Regrets in BeeKeeping

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Charlie
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Regrets in BeeKeeping

Unread post by Charlie » November 4th, 2015, 7:07 pm

While this seems to be an odd question on the surface, ultimately I believe it would be useful to new beekeepers to understand where beekeepers that have some experience have gone wrong. Yes we would all like to claim that we get XXX amount of honey per hive per year. The glorious days do make a good story. However if were honest and we look at the other side of the coin it might help new beekeepers deal with the days that are less than glorious. I would dare say that failures are a better learning tool than successes.

For me going out in the spring and pulling the lid off the dead hive left me an emotional low. The hive was dead because I failed to put on mouse guards. While this was a low point for me it was also my first winter and a learning experience for me. While I've learned many things, some good some bad I can't help but wonder what other beekeepers have their regrets.

The girls are all in their hives and there is no sound from them and somehow it seems oddly quiet not to hear 10,000 or 100,000 bees in the air when you go outside. Personally I hate winter more than ever now because I don't get to go open a hive and hear the buzz or smell the smell that tells you the hive is healthy and oddly enough it will be six months before I get stung again

So I put forth my only regret in beekeeping is that nobody told me how addictive it can be. Keep in mind I am just a hobbyist with a half a dozen hives. With thoughts of how I would handle 60, 600 or even 6000 hives while suspecting that the number of hives is an inverse squared law for the amount of fun. Basically I'm saying a half a dozen hives are way more fun to play with than 6000.

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Countryboy
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Re: Regrets in BeeKeeping

Unread post by Countryboy » November 4th, 2015, 7:50 pm

While this seems to be an odd question on the surface,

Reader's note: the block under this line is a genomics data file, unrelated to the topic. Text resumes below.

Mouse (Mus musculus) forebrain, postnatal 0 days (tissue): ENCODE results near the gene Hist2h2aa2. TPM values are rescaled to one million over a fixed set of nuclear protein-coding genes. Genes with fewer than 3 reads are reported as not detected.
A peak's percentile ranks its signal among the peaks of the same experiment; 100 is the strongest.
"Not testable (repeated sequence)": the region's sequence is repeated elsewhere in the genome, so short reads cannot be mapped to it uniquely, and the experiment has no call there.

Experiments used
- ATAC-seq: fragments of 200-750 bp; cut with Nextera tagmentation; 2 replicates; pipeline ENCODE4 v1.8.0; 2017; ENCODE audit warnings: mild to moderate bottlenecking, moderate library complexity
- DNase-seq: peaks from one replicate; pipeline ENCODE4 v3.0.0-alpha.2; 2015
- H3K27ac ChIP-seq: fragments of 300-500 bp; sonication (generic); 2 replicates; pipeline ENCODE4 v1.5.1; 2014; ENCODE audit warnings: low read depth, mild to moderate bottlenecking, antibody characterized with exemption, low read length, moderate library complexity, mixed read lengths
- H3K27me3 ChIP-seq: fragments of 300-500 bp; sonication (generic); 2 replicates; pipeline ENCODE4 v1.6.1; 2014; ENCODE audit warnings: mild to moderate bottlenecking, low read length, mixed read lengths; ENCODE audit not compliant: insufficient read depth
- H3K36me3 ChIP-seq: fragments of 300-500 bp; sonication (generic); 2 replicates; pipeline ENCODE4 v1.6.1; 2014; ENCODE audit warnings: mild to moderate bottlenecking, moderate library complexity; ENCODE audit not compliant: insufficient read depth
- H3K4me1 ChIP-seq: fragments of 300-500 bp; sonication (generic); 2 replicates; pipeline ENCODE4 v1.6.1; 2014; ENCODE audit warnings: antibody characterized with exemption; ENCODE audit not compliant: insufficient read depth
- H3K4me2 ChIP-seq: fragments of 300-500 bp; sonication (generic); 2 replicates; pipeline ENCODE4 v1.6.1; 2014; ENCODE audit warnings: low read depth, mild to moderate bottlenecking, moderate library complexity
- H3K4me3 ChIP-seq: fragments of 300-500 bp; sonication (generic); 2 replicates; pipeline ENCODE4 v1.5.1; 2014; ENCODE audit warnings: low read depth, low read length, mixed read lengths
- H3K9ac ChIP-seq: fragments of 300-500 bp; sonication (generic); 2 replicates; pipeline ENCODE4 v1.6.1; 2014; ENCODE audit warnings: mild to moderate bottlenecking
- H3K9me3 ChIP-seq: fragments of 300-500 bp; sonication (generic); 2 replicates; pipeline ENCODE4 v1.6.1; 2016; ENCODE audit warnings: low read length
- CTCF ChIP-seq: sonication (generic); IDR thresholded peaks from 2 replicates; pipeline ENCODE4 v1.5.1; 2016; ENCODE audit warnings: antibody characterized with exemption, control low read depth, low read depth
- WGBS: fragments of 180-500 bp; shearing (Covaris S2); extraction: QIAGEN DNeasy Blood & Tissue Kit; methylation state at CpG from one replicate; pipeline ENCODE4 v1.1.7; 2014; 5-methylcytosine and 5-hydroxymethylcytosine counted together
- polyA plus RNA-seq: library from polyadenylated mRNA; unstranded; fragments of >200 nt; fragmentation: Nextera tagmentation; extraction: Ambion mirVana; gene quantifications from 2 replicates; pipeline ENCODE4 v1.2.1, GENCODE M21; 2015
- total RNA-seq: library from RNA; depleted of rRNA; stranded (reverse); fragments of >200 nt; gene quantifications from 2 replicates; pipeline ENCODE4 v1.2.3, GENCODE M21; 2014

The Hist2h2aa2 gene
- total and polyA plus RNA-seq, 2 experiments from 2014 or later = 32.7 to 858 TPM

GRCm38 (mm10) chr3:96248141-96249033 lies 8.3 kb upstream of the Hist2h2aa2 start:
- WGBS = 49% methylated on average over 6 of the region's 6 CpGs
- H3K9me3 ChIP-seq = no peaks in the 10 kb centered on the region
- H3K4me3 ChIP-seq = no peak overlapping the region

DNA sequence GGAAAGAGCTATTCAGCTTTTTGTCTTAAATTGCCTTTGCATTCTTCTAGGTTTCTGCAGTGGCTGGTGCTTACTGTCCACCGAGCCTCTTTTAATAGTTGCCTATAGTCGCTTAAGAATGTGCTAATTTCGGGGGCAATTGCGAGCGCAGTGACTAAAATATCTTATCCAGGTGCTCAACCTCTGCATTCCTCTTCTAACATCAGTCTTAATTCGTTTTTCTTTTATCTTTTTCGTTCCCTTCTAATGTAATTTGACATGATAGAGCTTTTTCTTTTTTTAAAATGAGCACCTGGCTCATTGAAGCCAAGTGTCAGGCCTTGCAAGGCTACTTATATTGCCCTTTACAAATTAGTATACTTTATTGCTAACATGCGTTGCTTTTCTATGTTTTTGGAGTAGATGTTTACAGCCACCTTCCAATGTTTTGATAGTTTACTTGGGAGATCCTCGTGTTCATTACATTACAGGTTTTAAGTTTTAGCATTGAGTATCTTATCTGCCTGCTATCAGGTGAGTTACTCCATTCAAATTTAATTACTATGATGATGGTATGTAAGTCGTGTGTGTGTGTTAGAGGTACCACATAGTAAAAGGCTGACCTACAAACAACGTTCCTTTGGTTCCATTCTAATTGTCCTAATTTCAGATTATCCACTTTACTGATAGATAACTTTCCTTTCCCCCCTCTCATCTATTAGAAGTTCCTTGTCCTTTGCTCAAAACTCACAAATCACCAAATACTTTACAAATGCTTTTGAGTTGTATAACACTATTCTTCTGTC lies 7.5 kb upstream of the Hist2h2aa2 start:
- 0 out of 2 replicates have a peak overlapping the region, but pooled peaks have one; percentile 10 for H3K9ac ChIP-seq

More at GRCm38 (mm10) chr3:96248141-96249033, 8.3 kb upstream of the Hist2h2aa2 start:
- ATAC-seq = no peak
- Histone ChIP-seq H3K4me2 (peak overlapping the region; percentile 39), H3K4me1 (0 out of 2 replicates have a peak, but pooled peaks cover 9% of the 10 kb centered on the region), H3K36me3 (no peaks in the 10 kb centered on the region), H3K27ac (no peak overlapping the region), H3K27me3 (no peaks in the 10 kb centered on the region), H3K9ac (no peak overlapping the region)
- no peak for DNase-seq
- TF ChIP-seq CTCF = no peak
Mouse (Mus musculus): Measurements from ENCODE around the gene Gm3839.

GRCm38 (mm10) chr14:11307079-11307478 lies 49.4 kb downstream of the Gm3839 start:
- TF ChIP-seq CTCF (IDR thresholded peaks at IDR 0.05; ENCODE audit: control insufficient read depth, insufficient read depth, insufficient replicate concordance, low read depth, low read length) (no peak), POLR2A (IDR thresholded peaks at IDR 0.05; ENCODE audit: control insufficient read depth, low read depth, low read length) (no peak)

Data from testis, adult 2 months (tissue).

You didn't ask any questions.

One of my regrets in beekeeping was trying to be treatment free for a few years when I started. 40%-70% winter losses, and honey yields were highly variable among hives.

As soon as I started treating, my losses dropped to 20%-30%, the hives were more consistent in making honey, and I got more honey total.

I kind of regret the amount of time I have spent at farmer's markets selling honey. I wholesale to several stores, and the annual sales at each store is comparable to my sales for an entire season at some farmer's markets. When I figured up the difference in sales comparing retail to wholesale prices if I would have sold that some amount of money in stores, I was only making a few bucks an hour at the markets. I am further ahead to simply find another store to carry my honey.
B. Farmer Honey
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Biermann
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Re: Regrets in BeeKeeping

Unread post by Biermann » November 8th, 2015, 5:29 pm

Hi Charlie,

Interesting header. The only regret that I have is: not starting this 30 or 40 years ago.

Particularly as a farmer, it makes you look at what we do different, not that I would change 180°, but I do things a little different now.

Weeds are not just weeds, but food for my bees and if I treat them right, they will leave some food for me.

The weather is judged now by: do they fly or not, do they need any help (any time of the year), or do I need help.

I go further: every farmer should have four hives mandatory and any gov. hand-outs should be linked to his success in beekeeping.

My time is always in short supply, but I have found my self just laying beside the hive and watch them come and go. My first trip now is to the bees, 150' from my house and it is the path when the day closes and in between, only 30 seconds or a minute.